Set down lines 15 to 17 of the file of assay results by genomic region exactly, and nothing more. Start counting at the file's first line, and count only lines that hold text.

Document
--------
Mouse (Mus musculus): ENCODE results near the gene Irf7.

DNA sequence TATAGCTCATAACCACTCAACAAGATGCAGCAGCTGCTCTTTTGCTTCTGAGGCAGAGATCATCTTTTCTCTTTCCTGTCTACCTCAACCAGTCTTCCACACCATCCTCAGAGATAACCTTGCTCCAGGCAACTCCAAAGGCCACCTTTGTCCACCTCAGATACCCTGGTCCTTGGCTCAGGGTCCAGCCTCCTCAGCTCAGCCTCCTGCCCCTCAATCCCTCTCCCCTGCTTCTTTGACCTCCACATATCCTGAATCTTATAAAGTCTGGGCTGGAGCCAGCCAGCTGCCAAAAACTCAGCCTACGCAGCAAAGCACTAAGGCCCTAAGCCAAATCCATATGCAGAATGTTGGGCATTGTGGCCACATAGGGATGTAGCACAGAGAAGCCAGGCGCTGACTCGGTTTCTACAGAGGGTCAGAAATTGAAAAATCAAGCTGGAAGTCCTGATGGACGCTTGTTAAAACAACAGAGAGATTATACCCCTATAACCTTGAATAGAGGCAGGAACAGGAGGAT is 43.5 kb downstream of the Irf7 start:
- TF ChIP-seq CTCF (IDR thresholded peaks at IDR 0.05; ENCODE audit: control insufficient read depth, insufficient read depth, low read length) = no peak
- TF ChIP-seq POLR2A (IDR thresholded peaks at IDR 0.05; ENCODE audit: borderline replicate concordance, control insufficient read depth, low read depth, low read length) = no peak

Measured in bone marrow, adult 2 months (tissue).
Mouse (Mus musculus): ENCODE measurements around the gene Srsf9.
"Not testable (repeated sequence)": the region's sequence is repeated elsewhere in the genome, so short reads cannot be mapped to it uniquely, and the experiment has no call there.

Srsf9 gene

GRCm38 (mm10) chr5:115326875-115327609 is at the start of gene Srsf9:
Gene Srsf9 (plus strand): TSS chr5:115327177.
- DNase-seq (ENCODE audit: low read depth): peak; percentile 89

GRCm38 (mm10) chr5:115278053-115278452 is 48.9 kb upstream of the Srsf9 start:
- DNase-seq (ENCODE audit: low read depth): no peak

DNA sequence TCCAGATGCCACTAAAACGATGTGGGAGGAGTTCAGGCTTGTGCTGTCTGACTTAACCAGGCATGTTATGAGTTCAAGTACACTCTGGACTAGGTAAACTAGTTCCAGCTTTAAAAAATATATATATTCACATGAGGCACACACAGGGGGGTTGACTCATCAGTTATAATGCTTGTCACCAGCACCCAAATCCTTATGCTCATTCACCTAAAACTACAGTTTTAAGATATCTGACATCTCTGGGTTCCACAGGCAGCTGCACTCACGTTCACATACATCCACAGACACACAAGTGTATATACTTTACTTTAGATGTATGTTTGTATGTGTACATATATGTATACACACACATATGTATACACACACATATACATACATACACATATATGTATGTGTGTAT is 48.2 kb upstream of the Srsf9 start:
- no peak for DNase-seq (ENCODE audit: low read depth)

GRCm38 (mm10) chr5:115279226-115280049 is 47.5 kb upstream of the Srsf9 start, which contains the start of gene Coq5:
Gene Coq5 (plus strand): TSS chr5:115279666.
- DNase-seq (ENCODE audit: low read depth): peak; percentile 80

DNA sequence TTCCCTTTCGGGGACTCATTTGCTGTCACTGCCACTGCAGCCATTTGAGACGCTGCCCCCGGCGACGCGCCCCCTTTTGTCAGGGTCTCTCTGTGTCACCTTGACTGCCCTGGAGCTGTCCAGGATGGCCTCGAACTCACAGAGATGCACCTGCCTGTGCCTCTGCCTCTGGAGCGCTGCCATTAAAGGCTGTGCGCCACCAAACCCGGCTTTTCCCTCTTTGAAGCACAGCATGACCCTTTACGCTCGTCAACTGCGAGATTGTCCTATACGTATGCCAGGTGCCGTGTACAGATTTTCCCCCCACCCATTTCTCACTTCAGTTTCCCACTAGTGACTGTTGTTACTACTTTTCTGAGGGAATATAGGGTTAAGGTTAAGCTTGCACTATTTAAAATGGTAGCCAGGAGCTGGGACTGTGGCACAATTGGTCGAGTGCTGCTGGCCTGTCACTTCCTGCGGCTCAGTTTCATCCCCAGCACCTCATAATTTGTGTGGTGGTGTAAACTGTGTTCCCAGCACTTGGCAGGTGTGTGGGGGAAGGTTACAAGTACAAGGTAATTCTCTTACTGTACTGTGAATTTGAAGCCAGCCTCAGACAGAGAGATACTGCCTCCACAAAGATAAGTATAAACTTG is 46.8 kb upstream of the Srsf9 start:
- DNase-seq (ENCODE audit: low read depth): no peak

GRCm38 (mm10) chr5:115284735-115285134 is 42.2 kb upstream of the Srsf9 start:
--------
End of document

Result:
- no peak for DNase-seq (ENCODE audit: low read depth)

GRCm38 (mm10) chr5:115279226-115280049 is 47.5 kb upstream of the Srsf9 start, which contains the start of gene Coq5:
Gene Coq5 (plus strand): TSS chr5:115279666.